Aeronautical history, design, antiques, ceramics/pottery, costume and costume history, technology and society, numismatics, philately, textile crafts, textile making, music, interior decoration, jewellery, photography, physics, glass, graphics, fashion design, furniture, museology … the diversity of subject areas makes it hard to describe the Powerhouse Museum Research Library’s collection. Perhaps it’s best summed up as eclectic: technology and decorative arts intersecting within a social history context.

Over the last 129 years, it has been growing steadily through a combination of purchases and donations. There is virtually no weeding, as older publications are indispensible in providing a record (ie snapshot) of a particular era. Thus the Research Library’s collection presently consists of approximately 40,000 items that include books, serials, and audiovisual material. These are catalogued to the third (and highest) level of description within AACR2, using the Dewey and LCSH classification systems.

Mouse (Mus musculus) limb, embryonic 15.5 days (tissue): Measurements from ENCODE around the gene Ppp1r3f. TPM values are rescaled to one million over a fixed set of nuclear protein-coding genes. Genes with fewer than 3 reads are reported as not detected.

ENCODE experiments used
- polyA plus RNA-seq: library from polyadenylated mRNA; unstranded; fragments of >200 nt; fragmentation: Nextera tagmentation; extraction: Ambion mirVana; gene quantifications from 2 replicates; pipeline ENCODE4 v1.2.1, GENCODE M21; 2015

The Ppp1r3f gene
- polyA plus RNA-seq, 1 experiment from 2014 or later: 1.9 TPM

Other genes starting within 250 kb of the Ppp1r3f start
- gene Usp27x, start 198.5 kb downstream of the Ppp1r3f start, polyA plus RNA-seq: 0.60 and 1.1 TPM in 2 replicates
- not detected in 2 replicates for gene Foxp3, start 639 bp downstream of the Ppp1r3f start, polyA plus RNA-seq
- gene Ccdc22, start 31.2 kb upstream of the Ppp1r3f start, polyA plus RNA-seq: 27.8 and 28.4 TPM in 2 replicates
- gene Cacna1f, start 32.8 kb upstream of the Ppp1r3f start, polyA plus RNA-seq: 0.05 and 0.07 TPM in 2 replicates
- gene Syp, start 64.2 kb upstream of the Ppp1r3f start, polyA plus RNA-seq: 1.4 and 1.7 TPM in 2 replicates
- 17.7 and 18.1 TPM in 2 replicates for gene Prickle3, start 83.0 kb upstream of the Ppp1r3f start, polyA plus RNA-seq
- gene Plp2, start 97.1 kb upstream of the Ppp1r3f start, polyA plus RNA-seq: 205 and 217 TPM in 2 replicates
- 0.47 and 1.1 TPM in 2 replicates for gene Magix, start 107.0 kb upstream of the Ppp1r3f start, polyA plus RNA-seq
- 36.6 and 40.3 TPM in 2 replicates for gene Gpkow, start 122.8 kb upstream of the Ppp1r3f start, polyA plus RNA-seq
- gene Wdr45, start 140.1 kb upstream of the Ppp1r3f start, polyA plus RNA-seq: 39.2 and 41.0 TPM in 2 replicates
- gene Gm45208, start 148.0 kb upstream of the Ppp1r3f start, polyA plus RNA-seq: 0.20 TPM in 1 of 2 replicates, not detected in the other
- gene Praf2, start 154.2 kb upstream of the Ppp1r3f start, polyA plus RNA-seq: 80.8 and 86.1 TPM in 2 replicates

The aim is for browsability, which suits our internal clients. Even when Dewey numbers have changed, we’ve retained the earlier sequence because it is easier for our users. Some numbers within the museology subject area have been re-located, but we retain the older classification as it enhances browsability of the museology collection. In common with many special library collections, idiosyncrasies and in-house conventions are maintained. For instance, following the request of curatorial staff many years ago, books on pottery and porcelain are arranged by country rather than by material or forms.